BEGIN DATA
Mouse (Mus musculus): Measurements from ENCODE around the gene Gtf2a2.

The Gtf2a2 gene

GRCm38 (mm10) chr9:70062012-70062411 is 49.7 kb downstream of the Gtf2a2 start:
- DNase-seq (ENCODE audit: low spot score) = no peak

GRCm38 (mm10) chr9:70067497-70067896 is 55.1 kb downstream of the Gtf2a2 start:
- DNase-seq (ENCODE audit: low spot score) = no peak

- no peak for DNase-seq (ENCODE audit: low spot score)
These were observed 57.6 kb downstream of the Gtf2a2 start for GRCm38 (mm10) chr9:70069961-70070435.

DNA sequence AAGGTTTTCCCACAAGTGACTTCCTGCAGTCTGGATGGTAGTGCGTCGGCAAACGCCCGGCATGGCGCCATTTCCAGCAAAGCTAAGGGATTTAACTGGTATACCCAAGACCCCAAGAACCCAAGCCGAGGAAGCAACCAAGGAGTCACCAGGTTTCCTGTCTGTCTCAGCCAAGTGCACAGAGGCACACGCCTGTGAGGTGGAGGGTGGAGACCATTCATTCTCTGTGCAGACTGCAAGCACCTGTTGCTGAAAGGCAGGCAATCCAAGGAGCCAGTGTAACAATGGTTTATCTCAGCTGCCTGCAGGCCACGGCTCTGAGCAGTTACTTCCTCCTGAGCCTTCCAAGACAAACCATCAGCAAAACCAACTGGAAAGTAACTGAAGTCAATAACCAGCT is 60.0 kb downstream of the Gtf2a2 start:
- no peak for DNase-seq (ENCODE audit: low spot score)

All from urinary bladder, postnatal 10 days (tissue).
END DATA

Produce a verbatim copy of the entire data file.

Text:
Mouse (Mus musculus): Measurements from ENCODE around the gene Gtf2a2.

The Gtf2a2 gene

GRCm38 (mm10) chr9:70062012-70062411 is 49.7 kb downstream of the Gtf2a2 start:
- DNase-seq (ENCODE audit: low spot score) = no peak

GRCm38 (mm10) chr9:70067497-70067896 is 55.1 kb downstream of the Gtf2a2 start:
- DNase-seq (ENCODE audit: low spot score) = no peak

- no peak for DNase-seq (ENCODE audit: low spot score)
These were observed 57.6 kb downstream of the Gtf2a2 start for GRCm38 (mm10) chr9:70069961-70070435.

DNA sequence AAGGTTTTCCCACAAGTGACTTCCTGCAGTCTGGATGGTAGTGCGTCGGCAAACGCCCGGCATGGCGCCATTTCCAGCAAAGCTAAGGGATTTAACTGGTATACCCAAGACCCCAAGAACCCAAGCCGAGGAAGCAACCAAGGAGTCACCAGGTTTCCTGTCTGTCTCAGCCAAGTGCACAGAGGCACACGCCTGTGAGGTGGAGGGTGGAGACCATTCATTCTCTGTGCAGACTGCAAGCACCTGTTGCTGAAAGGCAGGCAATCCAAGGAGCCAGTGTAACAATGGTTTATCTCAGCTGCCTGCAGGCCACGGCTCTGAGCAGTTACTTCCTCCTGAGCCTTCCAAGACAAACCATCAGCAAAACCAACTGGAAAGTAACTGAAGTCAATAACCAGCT is 60.0 kb downstream of the Gtf2a2 start:
- no peak for DNase-seq (ENCODE audit: low spot score)

All from urinary bladder, postnatal 10 days (tissue).